In a lot of ways Day Of The Dead was a very sad viewing experience. It was like watching a great concert pianist slowly lose his ability play the piano on stage. Mr. Romero would return to zombies again, but from Day Of The Dead forward his efforts were of a very lesser quality. He stopped creating characters that I cared about, he took the zombies themselves in a direction I do not care for, and his zombie movies stopped delivering a competently handled social message. I’d love more than anything to continue the Splatter Time Fun Fest tradition of telling you how awesome a Mr. Romero zombie flick was. Day Of The Dead won’t let me do that, it is a very mediocre film bordering on awful. The truth hurts sometimes, and it hurts for me to tell everyone that Day Of The Dead is a zombie film not worth a moment of your time.

Rating:

**

Cheers,
Bill

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4 responses to “Splatter Time Fun Fest 2011: Day Of The Dead (1985)

  1. Mark Middlemas

    Day of the Dead makes me angry. It’s a deep, unresolvable frustration that I think may ease with time, but it does not. I love the first two entries in Romero’s original zombie trilogy (I own two versions of Night and three versions of Dawn). Night and Dawn are remarkable, each unique and horrifying in their own way. Day was such a disappointment.

    The first 15 minutes are very intense and you think you’re in for a solid film…and then, like you said, they hit the compound. After that, it’s just two groups of survivors, soldiers and scientists, yelling about nothing for an hour until some zombie stuff finally happens. Seriously, they just yell at each other for what seems like forever. It’s numbing.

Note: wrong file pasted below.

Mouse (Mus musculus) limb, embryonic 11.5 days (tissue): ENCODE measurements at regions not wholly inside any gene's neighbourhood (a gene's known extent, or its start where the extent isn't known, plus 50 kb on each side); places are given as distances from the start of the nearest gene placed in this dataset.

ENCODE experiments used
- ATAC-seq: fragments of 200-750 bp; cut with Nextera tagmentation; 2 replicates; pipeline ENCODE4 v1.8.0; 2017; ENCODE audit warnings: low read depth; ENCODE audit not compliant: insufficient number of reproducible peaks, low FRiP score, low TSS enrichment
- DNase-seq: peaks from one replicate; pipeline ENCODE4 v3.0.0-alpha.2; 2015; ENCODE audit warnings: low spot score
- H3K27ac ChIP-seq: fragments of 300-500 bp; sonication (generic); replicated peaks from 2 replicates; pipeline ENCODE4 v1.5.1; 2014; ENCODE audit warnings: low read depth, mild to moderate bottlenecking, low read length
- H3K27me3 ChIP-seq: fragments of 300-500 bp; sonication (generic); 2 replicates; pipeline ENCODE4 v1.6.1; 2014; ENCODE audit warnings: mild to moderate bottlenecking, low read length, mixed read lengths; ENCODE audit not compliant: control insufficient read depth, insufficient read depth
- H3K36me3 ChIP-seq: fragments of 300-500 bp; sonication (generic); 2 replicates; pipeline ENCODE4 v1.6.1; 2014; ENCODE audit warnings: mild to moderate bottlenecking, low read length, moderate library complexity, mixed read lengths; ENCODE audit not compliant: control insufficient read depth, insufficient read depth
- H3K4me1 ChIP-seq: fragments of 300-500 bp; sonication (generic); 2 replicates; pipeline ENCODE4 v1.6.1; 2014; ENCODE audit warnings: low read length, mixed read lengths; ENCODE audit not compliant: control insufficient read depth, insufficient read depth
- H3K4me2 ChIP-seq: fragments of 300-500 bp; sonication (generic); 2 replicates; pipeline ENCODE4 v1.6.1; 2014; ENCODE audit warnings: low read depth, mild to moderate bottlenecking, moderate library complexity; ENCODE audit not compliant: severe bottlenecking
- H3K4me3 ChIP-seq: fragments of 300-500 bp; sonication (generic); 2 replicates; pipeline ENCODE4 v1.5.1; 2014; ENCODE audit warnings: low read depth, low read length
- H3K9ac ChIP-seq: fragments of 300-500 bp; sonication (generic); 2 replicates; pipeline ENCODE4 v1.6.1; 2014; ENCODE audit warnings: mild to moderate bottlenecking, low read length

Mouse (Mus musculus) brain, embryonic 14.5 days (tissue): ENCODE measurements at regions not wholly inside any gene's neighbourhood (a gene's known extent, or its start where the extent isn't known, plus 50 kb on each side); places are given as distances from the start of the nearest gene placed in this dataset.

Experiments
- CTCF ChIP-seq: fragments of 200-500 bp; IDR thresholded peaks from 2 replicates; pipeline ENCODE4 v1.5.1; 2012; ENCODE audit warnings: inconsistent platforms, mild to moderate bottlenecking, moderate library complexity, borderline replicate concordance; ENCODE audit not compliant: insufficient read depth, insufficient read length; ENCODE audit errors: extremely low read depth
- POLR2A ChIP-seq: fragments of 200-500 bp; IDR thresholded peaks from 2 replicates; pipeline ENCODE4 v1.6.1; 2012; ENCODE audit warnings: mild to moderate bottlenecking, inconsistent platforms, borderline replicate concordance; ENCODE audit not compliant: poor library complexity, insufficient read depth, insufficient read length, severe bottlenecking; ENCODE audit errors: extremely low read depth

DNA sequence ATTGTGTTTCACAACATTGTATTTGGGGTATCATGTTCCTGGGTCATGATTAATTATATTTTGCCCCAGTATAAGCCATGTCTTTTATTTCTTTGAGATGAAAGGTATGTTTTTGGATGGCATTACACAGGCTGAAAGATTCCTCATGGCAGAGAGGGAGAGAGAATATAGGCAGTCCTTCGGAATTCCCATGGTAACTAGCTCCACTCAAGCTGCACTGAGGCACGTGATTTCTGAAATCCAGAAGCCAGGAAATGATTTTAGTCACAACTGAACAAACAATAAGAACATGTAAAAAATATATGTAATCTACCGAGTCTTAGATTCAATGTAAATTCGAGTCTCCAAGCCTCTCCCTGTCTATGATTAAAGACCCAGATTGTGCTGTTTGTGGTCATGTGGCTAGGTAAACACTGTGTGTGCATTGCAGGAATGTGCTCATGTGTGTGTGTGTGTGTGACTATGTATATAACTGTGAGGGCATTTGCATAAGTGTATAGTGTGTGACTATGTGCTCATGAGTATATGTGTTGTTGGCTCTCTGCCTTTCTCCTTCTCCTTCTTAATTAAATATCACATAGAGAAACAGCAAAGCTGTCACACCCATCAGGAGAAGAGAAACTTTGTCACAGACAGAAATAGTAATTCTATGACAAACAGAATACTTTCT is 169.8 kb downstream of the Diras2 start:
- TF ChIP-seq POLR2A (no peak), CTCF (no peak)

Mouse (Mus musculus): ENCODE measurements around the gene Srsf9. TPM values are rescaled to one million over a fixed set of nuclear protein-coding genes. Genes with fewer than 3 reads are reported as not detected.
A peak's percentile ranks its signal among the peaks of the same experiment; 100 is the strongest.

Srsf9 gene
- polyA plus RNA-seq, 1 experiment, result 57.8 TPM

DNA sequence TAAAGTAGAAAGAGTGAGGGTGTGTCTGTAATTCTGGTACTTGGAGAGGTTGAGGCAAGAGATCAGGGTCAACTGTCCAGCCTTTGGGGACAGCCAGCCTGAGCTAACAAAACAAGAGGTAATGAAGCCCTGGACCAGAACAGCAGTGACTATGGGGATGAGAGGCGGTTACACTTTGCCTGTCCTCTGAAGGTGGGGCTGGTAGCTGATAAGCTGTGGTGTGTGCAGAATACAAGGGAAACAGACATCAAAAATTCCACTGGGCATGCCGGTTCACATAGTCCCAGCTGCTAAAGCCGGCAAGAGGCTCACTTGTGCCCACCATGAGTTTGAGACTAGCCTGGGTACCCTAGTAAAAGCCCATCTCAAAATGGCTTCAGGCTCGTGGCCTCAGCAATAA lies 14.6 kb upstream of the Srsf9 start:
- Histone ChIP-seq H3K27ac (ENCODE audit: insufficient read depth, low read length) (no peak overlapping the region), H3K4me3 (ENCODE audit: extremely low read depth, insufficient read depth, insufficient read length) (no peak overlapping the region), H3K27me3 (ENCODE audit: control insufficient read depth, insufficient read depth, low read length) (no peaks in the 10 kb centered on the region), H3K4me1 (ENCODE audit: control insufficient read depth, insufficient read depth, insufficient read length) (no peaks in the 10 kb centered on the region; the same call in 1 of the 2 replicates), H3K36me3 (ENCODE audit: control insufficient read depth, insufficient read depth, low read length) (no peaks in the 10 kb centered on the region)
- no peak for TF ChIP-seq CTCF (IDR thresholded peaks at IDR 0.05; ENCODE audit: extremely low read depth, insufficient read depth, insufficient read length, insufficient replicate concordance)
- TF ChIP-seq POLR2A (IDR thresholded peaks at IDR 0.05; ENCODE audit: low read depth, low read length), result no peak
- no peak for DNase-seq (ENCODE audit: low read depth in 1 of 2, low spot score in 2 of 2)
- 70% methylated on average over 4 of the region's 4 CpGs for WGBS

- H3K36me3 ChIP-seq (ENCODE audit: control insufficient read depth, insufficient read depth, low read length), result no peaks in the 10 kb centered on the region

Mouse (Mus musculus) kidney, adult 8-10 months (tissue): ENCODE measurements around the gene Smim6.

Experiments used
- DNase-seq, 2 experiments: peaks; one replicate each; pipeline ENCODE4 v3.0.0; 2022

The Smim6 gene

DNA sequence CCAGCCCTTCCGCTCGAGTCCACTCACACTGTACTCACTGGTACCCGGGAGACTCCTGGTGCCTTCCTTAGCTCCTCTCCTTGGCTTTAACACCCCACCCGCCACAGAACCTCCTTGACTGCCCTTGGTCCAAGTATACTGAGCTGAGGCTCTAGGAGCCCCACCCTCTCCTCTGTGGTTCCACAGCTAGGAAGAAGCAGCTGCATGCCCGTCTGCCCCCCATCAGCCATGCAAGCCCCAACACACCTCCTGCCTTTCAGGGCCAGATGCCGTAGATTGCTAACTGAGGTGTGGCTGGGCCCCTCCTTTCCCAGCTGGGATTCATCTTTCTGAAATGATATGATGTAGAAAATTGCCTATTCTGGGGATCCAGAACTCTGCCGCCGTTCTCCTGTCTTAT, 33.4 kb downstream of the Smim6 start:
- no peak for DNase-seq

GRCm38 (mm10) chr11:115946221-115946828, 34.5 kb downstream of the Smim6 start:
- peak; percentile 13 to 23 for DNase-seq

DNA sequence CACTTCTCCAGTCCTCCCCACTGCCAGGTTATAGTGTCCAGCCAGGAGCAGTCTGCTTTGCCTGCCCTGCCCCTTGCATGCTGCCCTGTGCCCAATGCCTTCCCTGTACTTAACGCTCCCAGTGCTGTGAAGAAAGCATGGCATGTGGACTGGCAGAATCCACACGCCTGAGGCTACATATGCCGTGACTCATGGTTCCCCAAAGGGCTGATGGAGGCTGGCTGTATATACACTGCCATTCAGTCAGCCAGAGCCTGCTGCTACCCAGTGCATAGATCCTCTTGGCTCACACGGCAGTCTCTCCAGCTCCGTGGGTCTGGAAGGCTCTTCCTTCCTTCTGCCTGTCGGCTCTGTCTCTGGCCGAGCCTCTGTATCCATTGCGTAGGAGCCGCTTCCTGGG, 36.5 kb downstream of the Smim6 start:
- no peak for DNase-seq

The zombies do look amazing (the clown!!!!), and Bub is interesting if only to explore a different side of the phenomenon, but yeah, you got it right, it’s not worth your time. It’s hard to believe honestly how bland, boring and amateurish it really is, and sometimes I second guess myself, blaming a bad mood or some other external issue for the bad memory of the film. Then I rewatch it, or try too, and I am reminded that it was Romero, not me, that messed this up.

    FYI–I noticed that the white bearded friendly RV guy/protagonist (the one with the weird accent) is the undertaker from True Grit (“If you want to sleep in one of the coffins, it would be all right.)

  2. Great points all around Mark, sums up my general feelings on Day Of The Dead rather nicely.

    I had no idea the friendly white RV guy was the undertaker from True Grit, but now that you’ve brought it up I can totally place him in that role.

  3. Pingback: Splatter Time Fun Fest 2011: The 2nd Annual Bloody Machete Awards | Bill's Movie Emporium

  4. Pingback: Splatter Time Fun Fest 2012: Land Of The Dead (Director’s Cut, 2005) | Bill's Movie Emporium